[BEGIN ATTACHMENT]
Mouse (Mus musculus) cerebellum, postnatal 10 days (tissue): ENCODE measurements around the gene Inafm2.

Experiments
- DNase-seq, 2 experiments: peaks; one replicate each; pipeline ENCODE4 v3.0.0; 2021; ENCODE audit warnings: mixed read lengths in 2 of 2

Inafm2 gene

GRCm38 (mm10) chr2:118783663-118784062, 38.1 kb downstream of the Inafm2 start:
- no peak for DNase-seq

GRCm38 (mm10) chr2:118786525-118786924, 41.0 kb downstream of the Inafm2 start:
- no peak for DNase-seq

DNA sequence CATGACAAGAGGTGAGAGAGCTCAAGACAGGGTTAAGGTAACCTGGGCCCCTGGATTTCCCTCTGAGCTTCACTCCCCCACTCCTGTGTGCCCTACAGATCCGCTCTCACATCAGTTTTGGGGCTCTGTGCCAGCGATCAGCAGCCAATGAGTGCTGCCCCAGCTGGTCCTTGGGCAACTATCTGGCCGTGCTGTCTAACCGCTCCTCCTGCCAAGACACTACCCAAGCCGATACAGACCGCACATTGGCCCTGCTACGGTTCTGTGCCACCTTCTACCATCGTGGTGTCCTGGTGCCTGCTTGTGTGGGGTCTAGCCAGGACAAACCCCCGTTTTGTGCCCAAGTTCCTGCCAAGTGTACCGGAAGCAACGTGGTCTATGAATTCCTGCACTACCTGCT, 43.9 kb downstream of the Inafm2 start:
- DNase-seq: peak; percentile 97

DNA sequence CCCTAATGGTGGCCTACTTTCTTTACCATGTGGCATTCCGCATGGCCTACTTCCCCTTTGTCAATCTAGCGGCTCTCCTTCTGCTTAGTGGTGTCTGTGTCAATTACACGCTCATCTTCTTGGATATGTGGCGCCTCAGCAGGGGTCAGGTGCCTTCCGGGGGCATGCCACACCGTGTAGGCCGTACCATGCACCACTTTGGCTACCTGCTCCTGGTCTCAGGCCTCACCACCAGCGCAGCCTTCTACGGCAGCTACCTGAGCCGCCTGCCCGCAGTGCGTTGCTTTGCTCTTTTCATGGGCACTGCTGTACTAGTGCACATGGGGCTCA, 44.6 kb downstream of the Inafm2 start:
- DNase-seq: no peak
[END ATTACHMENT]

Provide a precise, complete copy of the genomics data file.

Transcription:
Mouse (Mus musculus) cerebellum, postnatal 10 days (tissue): ENCODE measurements around the gene Inafm2.

Experiments
- DNase-seq, 2 experiments: peaks; one replicate each; pipeline ENCODE4 v3.0.0; 2021; ENCODE audit warnings: mixed read lengths in 2 of 2

Inafm2 gene

GRCm38 (mm10) chr2:118783663-118784062, 38.1 kb downstream of the Inafm2 start:
- no peak for DNase-seq

GRCm38 (mm10) chr2:118786525-118786924, 41.0 kb downstream of the Inafm2 start:
- no peak for DNase-seq

DNA sequence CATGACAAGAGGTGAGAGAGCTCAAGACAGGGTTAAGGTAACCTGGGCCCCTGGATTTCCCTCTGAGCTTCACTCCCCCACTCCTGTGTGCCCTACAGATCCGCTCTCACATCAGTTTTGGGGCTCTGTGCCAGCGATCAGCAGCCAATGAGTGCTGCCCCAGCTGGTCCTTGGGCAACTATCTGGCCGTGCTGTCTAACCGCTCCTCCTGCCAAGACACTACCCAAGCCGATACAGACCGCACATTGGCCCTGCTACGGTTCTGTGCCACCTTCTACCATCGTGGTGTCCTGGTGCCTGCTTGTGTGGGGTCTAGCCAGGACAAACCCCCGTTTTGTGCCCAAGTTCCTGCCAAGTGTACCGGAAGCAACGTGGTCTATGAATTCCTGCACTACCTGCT, 43.9 kb downstream of the Inafm2 start:
- DNase-seq: peak; percentile 97

DNA sequence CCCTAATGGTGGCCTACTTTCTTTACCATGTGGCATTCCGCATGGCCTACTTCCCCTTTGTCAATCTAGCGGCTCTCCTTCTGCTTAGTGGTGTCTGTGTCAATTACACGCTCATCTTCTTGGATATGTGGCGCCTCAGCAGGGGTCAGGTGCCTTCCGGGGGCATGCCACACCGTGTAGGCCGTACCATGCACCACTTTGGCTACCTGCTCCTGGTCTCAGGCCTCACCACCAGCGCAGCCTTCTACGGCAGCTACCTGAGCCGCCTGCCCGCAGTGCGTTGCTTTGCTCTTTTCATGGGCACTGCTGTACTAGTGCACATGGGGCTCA, 44.6 kb downstream of the Inafm2 start:
- DNase-seq: no peak